This video series is a practical introduction to the Live Booleans System in ZBrush 4R8
In this video tutorial series, we’ll take a look at some of the tools, features and possible workflows to work with the boolean system in ZBrush 4R8.
The Live boolean system is one of the main features debuting in ZBrush 4R8, and it is a fantastic tool that simplifies the creation of complex objects. It is definitely a game changer in the Hard Surface modeling space and overall a great addition to the set of ZBrush features that keep closing the gap between ‘technicalities’ and artistic freedom.
There are, however, a few things that are good to know before you get started. This tutorial series aims to explain the concept and process of working with boolean in a very simple way so that you can use this tool in any project with confidence. If you are already familiar with how booleans in ZBrush work, you can skip the first and the second video, which is an introduction to the concept and practical examples of the boolean operations.
Here is an example of the model you’ll end up with when you complete the series if you follow along.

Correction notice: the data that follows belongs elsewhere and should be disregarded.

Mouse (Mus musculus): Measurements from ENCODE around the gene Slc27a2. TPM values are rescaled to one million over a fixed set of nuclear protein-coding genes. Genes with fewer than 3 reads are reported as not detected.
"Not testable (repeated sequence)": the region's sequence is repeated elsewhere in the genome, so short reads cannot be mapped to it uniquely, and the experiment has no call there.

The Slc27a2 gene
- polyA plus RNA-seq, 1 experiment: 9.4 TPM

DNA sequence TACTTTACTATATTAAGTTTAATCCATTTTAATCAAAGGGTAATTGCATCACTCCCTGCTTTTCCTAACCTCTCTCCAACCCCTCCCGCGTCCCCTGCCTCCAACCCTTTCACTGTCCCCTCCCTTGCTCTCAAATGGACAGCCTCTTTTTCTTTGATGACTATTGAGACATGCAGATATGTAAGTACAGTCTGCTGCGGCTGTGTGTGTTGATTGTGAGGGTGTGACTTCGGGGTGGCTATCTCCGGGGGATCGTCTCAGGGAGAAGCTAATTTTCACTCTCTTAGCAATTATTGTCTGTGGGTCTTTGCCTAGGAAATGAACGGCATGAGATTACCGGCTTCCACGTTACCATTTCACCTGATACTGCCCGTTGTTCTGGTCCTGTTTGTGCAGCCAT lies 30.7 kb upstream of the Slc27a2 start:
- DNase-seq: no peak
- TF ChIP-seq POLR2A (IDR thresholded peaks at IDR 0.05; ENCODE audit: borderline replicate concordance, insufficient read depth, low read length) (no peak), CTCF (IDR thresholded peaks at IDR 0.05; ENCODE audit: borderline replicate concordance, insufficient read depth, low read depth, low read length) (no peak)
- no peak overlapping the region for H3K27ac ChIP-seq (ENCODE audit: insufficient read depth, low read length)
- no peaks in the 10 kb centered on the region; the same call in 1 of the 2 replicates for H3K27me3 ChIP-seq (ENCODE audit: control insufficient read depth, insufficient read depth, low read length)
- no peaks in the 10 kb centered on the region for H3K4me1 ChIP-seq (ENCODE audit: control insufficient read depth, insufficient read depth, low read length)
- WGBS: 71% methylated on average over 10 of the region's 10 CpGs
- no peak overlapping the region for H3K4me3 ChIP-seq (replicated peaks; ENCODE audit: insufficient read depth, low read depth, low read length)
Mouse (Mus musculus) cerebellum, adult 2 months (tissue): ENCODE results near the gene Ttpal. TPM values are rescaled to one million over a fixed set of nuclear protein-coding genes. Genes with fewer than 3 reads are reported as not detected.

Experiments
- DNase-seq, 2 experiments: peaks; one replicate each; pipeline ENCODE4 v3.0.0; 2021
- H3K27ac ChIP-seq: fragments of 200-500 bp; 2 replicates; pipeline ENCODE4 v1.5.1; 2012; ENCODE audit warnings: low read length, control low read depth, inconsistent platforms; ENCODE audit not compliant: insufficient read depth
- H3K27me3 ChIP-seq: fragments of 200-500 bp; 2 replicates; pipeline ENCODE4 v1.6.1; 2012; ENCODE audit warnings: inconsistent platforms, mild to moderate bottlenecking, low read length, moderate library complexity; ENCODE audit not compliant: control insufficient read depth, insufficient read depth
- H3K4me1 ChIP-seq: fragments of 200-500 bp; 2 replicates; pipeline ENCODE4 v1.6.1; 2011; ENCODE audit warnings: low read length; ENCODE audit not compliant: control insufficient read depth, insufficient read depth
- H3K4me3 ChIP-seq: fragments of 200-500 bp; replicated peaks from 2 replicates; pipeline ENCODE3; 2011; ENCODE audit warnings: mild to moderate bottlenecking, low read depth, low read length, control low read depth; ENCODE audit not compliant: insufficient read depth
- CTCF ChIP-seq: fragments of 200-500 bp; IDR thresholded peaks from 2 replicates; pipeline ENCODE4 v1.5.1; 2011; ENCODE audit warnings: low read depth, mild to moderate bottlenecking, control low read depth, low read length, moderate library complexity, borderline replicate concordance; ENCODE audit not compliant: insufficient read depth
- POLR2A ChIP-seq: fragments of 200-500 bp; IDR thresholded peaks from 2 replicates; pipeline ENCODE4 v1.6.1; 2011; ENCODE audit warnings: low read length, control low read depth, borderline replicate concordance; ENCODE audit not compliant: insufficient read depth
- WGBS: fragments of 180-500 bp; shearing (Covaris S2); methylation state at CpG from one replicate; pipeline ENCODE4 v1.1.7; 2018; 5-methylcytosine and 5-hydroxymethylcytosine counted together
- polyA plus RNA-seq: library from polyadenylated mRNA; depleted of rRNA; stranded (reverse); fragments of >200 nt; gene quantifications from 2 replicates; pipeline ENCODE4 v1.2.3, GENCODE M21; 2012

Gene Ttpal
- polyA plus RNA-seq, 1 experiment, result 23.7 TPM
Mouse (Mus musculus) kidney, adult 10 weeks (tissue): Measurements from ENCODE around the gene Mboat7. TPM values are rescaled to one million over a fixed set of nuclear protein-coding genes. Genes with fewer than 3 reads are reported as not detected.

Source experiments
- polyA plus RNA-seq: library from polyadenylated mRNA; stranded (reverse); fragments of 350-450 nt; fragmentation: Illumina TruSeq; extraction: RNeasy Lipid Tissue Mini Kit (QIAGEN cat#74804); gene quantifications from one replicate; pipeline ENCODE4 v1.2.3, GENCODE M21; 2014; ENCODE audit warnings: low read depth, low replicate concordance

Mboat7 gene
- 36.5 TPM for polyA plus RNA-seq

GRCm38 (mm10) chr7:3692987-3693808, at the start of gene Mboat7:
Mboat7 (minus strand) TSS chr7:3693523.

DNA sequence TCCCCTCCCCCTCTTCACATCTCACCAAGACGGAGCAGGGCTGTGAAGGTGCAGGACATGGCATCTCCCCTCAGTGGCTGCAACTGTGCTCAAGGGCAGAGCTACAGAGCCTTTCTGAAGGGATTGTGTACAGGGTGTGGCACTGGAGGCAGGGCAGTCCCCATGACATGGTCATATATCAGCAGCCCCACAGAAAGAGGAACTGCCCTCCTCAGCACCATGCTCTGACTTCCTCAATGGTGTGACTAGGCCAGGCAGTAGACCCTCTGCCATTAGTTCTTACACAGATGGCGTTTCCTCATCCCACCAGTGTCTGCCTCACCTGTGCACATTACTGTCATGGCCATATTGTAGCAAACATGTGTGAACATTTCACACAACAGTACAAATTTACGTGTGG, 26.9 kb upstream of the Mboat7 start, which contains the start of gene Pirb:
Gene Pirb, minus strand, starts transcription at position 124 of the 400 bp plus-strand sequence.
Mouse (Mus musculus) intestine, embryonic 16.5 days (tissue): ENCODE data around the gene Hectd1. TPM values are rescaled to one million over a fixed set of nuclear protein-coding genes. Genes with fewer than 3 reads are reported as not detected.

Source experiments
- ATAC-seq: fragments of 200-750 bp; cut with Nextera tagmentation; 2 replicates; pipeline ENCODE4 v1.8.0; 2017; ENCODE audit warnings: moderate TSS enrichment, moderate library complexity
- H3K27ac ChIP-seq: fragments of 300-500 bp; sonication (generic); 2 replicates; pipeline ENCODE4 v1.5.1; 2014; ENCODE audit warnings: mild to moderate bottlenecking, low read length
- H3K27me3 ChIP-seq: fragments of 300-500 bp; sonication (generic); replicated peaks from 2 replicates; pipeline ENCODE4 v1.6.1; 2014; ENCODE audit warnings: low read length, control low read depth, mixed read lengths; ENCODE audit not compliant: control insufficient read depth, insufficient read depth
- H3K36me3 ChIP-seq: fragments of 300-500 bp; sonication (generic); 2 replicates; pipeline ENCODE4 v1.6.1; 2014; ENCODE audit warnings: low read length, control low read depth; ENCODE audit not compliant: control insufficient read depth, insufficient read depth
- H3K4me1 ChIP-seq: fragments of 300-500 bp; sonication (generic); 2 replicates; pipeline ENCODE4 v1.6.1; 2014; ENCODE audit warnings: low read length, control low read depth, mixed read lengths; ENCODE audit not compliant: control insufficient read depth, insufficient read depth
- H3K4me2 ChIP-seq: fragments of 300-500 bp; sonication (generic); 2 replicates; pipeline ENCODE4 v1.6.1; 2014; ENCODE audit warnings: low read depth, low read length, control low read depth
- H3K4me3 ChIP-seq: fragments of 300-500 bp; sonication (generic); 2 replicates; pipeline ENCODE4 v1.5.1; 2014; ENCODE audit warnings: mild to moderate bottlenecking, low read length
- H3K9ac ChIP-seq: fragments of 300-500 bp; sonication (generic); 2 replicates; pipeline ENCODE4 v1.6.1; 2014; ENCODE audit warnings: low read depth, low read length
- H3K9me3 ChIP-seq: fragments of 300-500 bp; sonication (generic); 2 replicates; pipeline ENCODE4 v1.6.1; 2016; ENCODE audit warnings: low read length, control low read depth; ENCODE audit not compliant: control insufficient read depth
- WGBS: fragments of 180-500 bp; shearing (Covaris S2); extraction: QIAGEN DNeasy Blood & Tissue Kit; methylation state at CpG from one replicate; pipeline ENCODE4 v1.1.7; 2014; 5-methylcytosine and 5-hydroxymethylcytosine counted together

The tutorials series focuses on modeling with boolean only, however, I share some tips towards the end on how to render with Keyshot.
These are a couple of test objects I did while planning this series that you might want to use as reference:
This series was recorded with ZBrush 4R8 (P2), and if you want to follow along, you need to have this version as the Live Booleans system is not available in previous versions of ZBrush
Below are some alternative renders of the final model from this intro series. For the first image, I added a simple geometry to create the wall, cables, and tube. The surface details of the wall were sculpted using a couple of custom brushes from the ZBrush Advanced Brushes Pack – ROCKS. For the second image, I used a comic material from the ZBrush Comic Style Render tutorial to render out the outline and then added some textures and color in Photoshop.
These are just a series of images created with the same process described in the tutorial series, but with a little more work on the textures and rendering side of things: